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Long and winding college football road
January 10, 2011 - Steve Murch
Tonight is the night college football fans have waited for — for the most part. Auburn and Oregon bring the season to a climax with the BCS title game. Most fans believe the system that crowns a national champion is flawed, but that's only half the problem.
It's been over a month since the game was announced so the outcome, to a degree is anti-climatic because some fans might be long gone. Because some discussion on the game has happened every day on the big game, some fans likely have BCS title game burnout. Heck, it's been a week since the traditional ending of the college season — New Year's Day.
Too many teams play in the postseason, schools lose money on the bowl games, etc. The cons have gotten to the point where they outweigh the pros.
Much has been discussed and written about the whole process of crowning a champion, so I won't rehash that debate. But the whole bowl system has contributed to the looonnnnggggg season. A national playoff would do one great thing – eliminate some of the teams in the bowl games that don't deserve to be there. There are 35 bowls (way too many), so 70 teams have to play. Never mind that most teams lose money to play in the bowls, the bowls themselves make money so they're not going to agree to anything.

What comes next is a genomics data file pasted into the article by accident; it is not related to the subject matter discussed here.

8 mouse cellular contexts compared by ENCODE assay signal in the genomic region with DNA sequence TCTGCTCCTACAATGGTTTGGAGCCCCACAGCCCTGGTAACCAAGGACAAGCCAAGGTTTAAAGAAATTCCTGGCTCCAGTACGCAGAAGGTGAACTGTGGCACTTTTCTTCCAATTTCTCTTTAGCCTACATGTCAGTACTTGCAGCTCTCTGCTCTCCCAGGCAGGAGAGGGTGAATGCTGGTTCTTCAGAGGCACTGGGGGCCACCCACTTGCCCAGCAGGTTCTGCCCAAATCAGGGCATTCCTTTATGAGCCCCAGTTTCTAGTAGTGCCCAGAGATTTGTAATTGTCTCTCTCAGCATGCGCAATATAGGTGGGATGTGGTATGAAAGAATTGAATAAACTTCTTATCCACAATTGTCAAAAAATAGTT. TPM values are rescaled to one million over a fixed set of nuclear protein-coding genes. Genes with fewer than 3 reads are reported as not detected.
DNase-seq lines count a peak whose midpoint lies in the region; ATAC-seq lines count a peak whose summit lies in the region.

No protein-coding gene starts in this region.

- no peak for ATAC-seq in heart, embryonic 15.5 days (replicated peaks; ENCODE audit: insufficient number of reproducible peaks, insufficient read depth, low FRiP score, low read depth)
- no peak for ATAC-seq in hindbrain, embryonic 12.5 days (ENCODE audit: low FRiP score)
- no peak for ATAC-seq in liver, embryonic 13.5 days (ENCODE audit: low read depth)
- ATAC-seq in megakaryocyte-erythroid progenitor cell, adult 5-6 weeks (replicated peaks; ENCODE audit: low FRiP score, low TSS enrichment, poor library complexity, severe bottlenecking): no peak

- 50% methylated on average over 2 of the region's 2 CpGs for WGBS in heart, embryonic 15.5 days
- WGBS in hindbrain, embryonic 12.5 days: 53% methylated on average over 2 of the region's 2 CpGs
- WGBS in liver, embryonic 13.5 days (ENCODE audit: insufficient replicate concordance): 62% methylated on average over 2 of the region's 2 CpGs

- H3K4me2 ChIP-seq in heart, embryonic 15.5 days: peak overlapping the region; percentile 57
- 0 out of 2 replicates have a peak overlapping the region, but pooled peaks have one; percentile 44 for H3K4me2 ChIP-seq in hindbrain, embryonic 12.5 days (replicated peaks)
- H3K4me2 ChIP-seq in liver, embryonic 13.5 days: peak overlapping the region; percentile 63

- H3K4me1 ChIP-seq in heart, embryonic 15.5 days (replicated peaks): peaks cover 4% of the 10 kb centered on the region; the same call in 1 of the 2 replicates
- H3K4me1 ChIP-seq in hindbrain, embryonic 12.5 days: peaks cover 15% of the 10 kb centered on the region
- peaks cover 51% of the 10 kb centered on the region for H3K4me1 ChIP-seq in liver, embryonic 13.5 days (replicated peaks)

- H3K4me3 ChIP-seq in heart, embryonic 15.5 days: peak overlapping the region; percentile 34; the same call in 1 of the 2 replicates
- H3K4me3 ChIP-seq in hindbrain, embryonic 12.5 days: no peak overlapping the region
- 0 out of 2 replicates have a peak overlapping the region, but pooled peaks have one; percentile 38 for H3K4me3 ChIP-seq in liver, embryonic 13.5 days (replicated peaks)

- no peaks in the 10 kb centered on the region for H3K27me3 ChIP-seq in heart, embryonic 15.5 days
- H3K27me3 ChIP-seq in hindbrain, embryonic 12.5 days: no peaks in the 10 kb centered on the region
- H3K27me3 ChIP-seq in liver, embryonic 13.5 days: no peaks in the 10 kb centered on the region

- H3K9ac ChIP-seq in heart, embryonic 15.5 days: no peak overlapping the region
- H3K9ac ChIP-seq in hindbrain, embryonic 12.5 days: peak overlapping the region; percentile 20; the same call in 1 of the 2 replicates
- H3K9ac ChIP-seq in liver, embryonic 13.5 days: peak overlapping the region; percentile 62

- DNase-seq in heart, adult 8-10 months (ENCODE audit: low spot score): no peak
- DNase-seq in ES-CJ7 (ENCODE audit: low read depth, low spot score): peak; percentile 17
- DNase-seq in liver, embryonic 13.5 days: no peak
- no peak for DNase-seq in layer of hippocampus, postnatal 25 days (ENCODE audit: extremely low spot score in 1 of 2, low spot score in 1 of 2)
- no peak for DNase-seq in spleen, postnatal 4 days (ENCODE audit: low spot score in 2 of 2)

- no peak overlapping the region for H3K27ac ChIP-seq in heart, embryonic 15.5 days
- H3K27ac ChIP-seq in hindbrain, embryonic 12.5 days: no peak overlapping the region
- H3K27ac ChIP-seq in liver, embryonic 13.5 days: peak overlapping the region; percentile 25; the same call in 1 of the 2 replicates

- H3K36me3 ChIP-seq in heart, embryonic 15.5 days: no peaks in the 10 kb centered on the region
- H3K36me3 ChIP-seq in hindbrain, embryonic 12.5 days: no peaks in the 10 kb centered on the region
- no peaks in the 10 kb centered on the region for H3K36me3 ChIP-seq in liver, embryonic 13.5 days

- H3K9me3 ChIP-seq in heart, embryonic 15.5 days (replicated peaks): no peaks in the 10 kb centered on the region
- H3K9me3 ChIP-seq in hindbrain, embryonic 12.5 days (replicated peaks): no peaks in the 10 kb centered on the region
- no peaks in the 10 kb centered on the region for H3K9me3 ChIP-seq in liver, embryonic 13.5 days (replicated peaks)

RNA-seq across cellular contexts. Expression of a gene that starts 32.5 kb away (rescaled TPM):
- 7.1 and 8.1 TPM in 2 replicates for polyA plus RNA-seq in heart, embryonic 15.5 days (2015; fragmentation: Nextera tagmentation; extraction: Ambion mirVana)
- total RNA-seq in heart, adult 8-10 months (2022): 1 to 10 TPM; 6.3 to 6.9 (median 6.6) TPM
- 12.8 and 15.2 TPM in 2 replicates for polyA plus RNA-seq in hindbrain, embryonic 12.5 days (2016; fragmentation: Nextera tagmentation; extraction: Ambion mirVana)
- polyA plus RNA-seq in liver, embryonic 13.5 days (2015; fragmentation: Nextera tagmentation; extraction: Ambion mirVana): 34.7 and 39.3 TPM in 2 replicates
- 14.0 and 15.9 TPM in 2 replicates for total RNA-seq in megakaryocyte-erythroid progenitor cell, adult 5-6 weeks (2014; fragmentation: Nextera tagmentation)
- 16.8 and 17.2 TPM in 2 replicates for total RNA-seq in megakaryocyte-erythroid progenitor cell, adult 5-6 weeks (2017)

Teams that can finish with a losing record shouldn't be in a bowl game, meaning if you have a 6-6 record you stay home because a lose means a 6-7 record. Thirteen teams had 6-6 records at the end of the regular season, went to a bowl game — and some of them lost the bowl game. Wins against FCS teams (formerly Division I-AA) shouldn't count toward a win total of qualifying for a bowl. Those two criteria alone would eliminate some teams from bowl consideration.
The biggest way to make the process relevant and drop teams is to incorporate the bowls into the playoff system. If 15 of the games are used for a playoff system, that still leaves 20 games to be filled. By eliminating the 13 teams that could have had a potential losing record this year and the 16 teams a tournament could take, that leaves one team to be trimmed from those that played in bowls this year. You still have 56 teams playing in bowls — still more than half the teams in Division I-A, or the FBS.
There wouldn't be burnout from talking incessantly about one game, there would be intrigue in which teams would make it, the smaller bowls would have better matchups, AND we'd have a true national champion. At some point something has to happen.
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